New year, new posts! My first is all about reflex points.
If you are a patient of mine, chances are you have a reflex point (or two, or three...) worked on almost every time you come in. Today I want to tell you all about Neurolymphatic Reflex Points, one of the most common reflex point systems I use.
Neurolymphatic Reflex Points were discovered in the 1930's by an osteopathic doc named Dr. Frank Chapman. He noted palpably tender points throughout the body which correlated with certain symptoms, organ/gland issues, and muscles. The more chronically active and severe the reflex point, the worse the tenderness.
With stimulation of the reflex point, usually with a rotary massage for 30-60 secs, or longer if necessary, there will be a dramatic improvement and strengthening of the associated weak muscle which correlates to the reflex point.
By treating neurolymphatic reflex points, we increase and improve lymph (waste) drainage from the associated muscle and organ/gland. This stimulates and strengthens the immune system, and releases toxins from the muscles, tissues and organs. It both strengthens and relaxes certain associated muscles, tendons, ligaments, and fascia (connective tissue). For example, working on the TFL (tensor fascia latae) muscles related neurolymphatic point strengthens the TFL, can relax the adductors, and boosts the large intestine. Working neurolymphatic reflex points also has a parasympathetic boosting effect and therefore promotes relaxation throughout the entire nervous system. This then energizes the body, promotes oxygenation to the brain and tissues, and releases natural endorphins. It stimulates the vagus nerve, thus enhancing digestion, healing, sleep, and a sense of peacefulness.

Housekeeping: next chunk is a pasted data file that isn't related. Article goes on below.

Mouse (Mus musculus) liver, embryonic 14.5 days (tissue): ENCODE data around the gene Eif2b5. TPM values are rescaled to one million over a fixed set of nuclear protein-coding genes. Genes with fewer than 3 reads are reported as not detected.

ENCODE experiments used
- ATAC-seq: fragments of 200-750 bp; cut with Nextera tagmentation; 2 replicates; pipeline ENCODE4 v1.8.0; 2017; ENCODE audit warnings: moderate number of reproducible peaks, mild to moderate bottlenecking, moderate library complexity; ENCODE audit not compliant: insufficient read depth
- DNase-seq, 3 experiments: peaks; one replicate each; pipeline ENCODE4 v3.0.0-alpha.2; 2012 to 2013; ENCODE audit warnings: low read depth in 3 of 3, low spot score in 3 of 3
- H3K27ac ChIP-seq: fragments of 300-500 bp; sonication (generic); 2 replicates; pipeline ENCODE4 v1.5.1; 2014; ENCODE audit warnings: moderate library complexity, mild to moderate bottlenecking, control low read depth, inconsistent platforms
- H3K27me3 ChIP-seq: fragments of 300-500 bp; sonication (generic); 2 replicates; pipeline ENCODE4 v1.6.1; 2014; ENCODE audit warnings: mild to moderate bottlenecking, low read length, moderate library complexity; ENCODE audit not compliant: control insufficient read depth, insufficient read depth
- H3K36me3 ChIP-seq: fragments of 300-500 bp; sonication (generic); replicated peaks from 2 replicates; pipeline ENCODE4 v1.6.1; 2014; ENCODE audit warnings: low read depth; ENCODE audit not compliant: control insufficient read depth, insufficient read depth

I often work reflex points before performing adjustments, which I find to then "seal" the work done on the points and the changes made in the body.
As you can see, the benefits of incorporating Chapman's Neurolymphatic Reflex Points into our holistic chiropractic treatments are far-reaching! Whatever we work on always effects so much more than what may be seen on the surface.
Stay tuned for a post all about Neurovascular reflexes next week! And happy 2020!
Photo cred: sportstouch.com